Gather round and let me tell you the legend of a man they call Peetie Wheatstraw.
Peter (often Peetie or Petey) Wheatstraw is a legendary figure in African-American folklore with roots in slavery-era folktales and protest hymns. The character-type can be traced back further to African trickster gods such as the Yoruba god Eshu. Trickster gods often approached travelers on roads, usually at a crossroads, and offered them a choice between the two paths, one containing what can be best described as order, the other chaos. The trickster spirit would try to tempt the traveller to take the path of chaos, but not always for mischievous purposes. The experience with chaos often led the traveller to self-awareness and maturation. In America, as slaves were Christianized, the legend became Christianized as well. The trickster god took on the form of the devil, or more specifically Peter Wheatstraw--the devil's son-in-law, and the crossroads offered a choice between not the order and chaos, but good and evil.
Several early blues artists weaved into their personal history the story of meeting this devil at the crossroads, where they would sell their soul for the ability to play guitar better than anyone alive. The most famous artist associated with this legend is Robert Johnson, but the story has also been connected to Tommy Johnson (who was the basis for the character in the Cohen Brother's 2000 movie O Brother, Where Art Thou?) and William Bunch, who actually adopted the name Peetie Wheatstraw; on his early 1930 recordings The Devil's Son-In-Law and The High Sheriff of Hell. Writer Ralph Ellison also draws upon the legend in Invisble Man, having his narrator meet a perplexing character named Peter Wheatstraw during his journey.
So why the cultural mythology lesson in a music birthday feature? Jonny Lang was born on January 29, 1981. By the age of 15, he independently released the blues album Smokin and was getting international recognition as a blues guitar prodigy. His 1997 release Lie to Me went multi-platinum and 1998's Wander This World earned a grammy nomination. This all occurred when I was discovering the blues myself, and witnessing this young artist's prolific start, I was sure I'd be hearing from the sure-to-be blues legend Jonny Lang for many years to come. However, this wasn't the case. In fact, when I saw today was his thirtieth birthday, I immediately wondered what happened to him.
It turns out that Jonny Lang had somewhat of a reversed crossroads experience. It seems that with his early success, drinking and marijuana became part of his daily routine. By 1998, Lang took what went on to be a five year break from recording and touring, and in that time discovered Christianity. No longer drinking or smoking pot, his releases in 2003, 2006, and 2009 contain a tamer, more gospel-influenced sound. Regarding 2006's Turn Around, he said:
"With this album I want to focus, more than ever before, on my purpose in life. I've been so incredibly blessed. My wife and I just had our fifth anniversary. I get to do what I love for a living. But it wasn't so long ago that I was spiraling downward in a lot of ways, until God touched my life and set me on the right track. I feel a huge debt to give glory back to Him for everything He has done for me."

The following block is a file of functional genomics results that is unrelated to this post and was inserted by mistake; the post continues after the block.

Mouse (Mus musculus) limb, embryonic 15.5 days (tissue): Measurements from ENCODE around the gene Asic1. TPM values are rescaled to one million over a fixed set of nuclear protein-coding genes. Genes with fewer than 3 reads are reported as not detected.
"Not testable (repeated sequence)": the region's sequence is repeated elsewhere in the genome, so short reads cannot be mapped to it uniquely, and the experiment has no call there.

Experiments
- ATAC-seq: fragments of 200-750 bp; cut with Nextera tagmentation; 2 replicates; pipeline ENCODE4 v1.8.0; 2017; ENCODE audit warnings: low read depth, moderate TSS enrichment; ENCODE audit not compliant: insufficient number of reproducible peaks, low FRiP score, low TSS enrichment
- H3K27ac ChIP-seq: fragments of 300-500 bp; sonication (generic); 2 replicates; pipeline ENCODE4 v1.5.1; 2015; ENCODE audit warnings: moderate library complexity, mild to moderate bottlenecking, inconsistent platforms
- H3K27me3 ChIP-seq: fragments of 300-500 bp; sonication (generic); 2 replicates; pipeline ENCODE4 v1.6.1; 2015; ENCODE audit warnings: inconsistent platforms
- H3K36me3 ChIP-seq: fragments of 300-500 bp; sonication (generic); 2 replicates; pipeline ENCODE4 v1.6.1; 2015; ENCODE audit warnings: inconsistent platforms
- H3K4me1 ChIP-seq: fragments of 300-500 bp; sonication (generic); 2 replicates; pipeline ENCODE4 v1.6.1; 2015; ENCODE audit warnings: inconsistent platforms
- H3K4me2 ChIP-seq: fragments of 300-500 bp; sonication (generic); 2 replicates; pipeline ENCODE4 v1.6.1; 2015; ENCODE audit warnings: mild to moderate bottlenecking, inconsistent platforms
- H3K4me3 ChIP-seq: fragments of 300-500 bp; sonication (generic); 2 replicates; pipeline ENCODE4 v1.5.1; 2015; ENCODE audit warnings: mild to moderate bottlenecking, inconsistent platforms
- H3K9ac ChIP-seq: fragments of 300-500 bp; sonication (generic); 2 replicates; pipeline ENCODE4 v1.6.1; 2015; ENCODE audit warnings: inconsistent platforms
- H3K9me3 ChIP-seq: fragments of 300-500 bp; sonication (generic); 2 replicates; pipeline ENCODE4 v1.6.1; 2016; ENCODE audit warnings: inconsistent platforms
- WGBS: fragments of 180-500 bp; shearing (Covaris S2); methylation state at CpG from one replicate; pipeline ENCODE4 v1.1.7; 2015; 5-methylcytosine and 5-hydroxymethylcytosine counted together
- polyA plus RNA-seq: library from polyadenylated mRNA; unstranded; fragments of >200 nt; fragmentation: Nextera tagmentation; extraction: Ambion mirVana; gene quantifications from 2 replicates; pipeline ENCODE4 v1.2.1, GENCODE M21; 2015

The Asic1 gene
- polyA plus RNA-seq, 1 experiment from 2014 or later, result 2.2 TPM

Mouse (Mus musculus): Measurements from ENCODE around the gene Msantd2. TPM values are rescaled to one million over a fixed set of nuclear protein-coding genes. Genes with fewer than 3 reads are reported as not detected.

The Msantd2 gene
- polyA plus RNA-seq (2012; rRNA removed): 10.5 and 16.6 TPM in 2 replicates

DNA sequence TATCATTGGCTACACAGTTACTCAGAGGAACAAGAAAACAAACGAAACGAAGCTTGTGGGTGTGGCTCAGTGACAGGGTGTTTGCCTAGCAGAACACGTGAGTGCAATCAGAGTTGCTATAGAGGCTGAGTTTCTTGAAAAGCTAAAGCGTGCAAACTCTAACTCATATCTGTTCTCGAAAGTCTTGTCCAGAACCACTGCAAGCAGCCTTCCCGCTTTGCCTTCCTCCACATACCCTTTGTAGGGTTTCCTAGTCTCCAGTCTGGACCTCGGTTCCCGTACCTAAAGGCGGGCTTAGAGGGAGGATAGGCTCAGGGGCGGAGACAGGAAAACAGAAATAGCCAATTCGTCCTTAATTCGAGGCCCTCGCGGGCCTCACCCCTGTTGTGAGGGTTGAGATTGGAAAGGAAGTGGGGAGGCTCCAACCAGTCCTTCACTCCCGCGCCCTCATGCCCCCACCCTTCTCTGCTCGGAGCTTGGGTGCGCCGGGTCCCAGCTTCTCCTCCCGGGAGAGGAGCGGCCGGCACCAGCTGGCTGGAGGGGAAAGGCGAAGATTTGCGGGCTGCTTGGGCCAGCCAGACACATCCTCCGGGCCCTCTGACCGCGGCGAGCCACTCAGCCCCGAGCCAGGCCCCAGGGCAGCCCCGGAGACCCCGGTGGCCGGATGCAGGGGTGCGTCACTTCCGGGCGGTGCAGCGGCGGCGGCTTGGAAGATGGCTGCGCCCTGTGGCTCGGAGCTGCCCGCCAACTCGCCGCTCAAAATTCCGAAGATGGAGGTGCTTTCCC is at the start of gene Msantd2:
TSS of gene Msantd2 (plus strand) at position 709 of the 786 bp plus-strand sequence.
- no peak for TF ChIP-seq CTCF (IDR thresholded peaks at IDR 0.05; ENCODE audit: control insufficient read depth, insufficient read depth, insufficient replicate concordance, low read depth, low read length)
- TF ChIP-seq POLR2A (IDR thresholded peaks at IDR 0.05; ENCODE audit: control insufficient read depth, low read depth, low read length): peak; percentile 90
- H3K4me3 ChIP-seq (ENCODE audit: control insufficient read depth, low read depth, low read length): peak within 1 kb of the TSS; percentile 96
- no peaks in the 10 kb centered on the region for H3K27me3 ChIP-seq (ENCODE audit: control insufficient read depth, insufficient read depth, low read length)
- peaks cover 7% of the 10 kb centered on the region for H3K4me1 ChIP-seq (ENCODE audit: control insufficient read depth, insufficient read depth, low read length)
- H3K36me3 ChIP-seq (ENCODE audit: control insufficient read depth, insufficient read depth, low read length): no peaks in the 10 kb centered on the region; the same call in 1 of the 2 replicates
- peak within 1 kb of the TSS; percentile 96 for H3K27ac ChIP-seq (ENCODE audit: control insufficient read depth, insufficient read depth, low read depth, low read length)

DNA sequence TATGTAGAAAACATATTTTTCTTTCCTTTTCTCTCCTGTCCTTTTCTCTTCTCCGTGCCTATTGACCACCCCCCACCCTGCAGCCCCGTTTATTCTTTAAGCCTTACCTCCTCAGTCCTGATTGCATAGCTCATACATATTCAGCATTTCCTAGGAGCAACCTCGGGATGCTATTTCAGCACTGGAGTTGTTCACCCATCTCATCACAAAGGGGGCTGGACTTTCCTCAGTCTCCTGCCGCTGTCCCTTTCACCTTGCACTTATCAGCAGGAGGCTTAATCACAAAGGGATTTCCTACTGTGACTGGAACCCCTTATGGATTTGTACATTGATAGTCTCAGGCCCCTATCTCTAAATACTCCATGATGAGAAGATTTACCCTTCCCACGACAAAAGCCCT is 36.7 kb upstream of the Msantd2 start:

I can't help but wonder how much this change in Lang's life impacted his music. I will readily admit not knowing much about his latest work--in fact I am checking it out right now. His music still receives praise from gospel-music critics, even if his sales don't reach the numbers of the earlier blues records. Lang obviously made a lifestyle change that has given him happiness and most likely a longer life to make music for people to enjoy, and I commend him for that. That said, allow me to play the trickster god and ask you to consider Neil Young's famous lyric, "It's better to burn out, than fade away" and how it relates to artistic creation. Does music lose some of it's edge when artists aren't forging their craft from some sort of chaos?
Many musicians have struggled between the sacred and the secular in their careers. Ray Charles received a lot of harsh criticism for putting secular lyrics over what sounded a lot like the gospel music he was raised on. He was not alone. Early R&B and rock & roll was seen as "the devil's music" for that same reason, secularizing--and often sexualizing--something that was supposed to be sacred and spiritual. Even before then, Son House and Reverend Gary Davis spent careers alternating between vocations of bluesman and preacher, unable to ever reconcile the two as one whole. And as this kind of music evolved, its connection with evil (or as seen in the African tradition, chaos) continued: Beatles records burned when John Lennon claimed they were "bigger than Jesus", satanic messages supposedly found on Led Zeppelin albums when played in reverse, ex-Black Sabbath frontman Ozzy Osbourne biting the head off of a bat onstage, and so on.
But Jonny Lang has taken a different course, perhaps opting to reverse the path he chose that a trickster spirit offered him so early in life. Or maybe after taking that path of chaos, he emerged with better self-awareness and maturity. Regardless of the impact that decision has made on his music, I have to give the man respect on his thirtieth birthday for not becoming another "brilliant but tortured musician" cliche.
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